Grammar for Fiction Writers: Busy Writer's Guides Book (2014)
Part II. Knowing What Your Words Mean and What They Don’t
Chapter 9. Weak Words
Weak words are words that don’t pull their own weight in a sentence. Most of the time, they’re useless. So useless, in fact, that, by taking them out, you make the sentence stronger.
At first this might seem like a strange chapter to include in a grammar book. Technically speaking, there’s nothing wrong with weak words. But this is a book on grammar for fiction writers, and so one of the things we have to look at in terms of grammar is tightening up our writing and bringing it to life by removing useless words from our sentences.
In this chapter, I’m going to break weak words down into three categories:
Weasel words that you should try to remove whenever possible.
Helping and state-of-being verbs that you should try to replace with stronger verbs.
Unspecific words that you should try to replace with more specific words.
Weasel words are the easiest to deal with because, 90 percent of the time, we can simply remove them from the sentence and all will be well. Even when you can’t remove them, though, they’re a sign of weak or generic writing, and we should try to find a way to rework the sentence.
Let me give you a couple examples.
The night was very cold.
You could simply take the very out.
The night was cold.
But one could argue that there’s a difference between cold and very cold. This is a good example of how weasel words lead to generic writing. By removing them, we’re forced to find a more descriptive way to show (rather than tell) what we’re writing about.
The night air bit her skin and froze her breath the instant it left her lips.
That says very cold, but it does it in a stronger way because it allows the reader to feel it by bringing back memories of times they’ve felt this degree of cold.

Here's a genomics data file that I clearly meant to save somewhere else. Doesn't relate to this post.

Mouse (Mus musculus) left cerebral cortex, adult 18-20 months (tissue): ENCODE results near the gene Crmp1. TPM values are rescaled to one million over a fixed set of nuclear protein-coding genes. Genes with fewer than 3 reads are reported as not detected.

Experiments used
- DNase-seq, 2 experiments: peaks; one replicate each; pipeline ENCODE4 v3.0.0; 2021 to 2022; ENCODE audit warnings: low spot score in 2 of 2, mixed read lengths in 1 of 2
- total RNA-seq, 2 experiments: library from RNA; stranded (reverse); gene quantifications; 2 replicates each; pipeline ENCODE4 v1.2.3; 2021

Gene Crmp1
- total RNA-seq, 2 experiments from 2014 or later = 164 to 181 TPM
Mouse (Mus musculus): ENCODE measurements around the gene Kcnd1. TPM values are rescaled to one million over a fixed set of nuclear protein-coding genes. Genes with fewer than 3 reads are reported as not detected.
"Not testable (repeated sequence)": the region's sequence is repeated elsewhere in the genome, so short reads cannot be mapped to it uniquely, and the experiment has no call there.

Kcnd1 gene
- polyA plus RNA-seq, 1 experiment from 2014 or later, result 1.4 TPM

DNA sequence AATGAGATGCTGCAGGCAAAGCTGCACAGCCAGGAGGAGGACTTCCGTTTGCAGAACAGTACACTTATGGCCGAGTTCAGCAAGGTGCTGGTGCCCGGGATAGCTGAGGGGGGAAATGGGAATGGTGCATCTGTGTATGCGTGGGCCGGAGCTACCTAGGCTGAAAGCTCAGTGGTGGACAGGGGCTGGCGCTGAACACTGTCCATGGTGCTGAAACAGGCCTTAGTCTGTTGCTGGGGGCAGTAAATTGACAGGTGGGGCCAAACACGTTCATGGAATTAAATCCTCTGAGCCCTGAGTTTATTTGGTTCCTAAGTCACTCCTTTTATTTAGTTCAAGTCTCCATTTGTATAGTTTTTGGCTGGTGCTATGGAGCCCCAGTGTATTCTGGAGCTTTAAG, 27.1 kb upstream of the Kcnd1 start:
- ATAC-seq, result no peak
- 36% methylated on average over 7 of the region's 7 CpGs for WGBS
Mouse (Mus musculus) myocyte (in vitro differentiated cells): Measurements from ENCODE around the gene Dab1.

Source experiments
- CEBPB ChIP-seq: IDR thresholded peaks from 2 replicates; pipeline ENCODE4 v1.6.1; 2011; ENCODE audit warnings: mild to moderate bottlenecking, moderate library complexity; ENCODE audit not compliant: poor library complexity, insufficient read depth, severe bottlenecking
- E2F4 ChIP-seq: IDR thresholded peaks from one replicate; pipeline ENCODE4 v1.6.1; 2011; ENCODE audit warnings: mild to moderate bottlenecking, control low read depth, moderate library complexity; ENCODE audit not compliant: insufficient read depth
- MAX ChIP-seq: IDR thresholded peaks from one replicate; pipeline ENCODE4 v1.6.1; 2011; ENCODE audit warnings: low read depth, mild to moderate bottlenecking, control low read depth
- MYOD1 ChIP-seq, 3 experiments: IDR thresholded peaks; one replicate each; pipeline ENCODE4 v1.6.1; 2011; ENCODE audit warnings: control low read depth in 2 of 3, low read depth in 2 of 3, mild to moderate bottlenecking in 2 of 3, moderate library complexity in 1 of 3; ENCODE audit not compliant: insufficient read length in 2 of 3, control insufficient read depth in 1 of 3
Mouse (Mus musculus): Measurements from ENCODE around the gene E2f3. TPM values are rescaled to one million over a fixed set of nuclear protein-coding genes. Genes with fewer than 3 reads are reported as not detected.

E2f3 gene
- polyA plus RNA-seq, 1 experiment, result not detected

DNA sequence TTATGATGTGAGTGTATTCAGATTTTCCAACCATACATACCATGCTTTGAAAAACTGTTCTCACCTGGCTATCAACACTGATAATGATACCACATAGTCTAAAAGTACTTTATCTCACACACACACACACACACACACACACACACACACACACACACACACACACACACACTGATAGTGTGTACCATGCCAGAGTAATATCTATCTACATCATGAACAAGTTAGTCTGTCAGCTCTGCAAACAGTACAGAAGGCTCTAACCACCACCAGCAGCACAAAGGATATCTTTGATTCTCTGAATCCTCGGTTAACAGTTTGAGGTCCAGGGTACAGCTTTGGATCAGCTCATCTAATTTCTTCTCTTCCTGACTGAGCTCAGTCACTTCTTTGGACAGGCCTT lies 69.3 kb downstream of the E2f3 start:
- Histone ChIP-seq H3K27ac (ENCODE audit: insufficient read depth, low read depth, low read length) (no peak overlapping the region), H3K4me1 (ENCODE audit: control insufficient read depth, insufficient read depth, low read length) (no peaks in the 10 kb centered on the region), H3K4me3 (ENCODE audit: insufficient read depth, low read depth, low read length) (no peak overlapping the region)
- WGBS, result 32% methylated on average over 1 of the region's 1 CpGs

Other weasel words to search for include almost, approximately, began, big, down, important, just, many, nearly, pretty, quite, really, started, that, very, and well.
The one thing you want to watch out for is that you don’t delete any of these words without looking at them in context first.
For example, there’s a difference between a character who says…
“I’m ready to go.”
And a character who says…
“I’m almost ready to go.”
HELPING AND STATE-OF-BEING VERBS
Helping verbs include may, might, must, be, being, been, am, are, is, was, were, do, does, did, should, could, would, have, had, has, will, can, and shall.
State-of-being verbs include is, am, were, was, are, be, being, and been.
We want to avoid these verbs as much as possible in favor of stronger, more active verbs, but we also want to avoid them because they can indicate telling rather than showing.
One of the most common mistakes I see in the work of newer writers looks like this…
He was walking down the street.
They do it because they want to give the impression of an ongoing activity, but in fiction, it’s unnecessary. Instead you’d want to write it this way…
He walked down the street.
By removing the was verb and replacing it with the stronger walked, you’ve described the same thing for the reader, but you’ve done it in a tighter, more active way. The best part is that it’s usually a simple fix in these cases to remove the weak verb.
Helping and state-of-being verbs require more work to fix when they’re used to tell rather than show something. I can’t go in-depth into showing vs. telling in this book (if you want more on that, check out my book Mastering Showing and Telling in Your Fiction), but let me give you an example so you can see how helping or state-of-being verbs can be a red flag that you might be telling rather than showing.
Telling: She was ugly.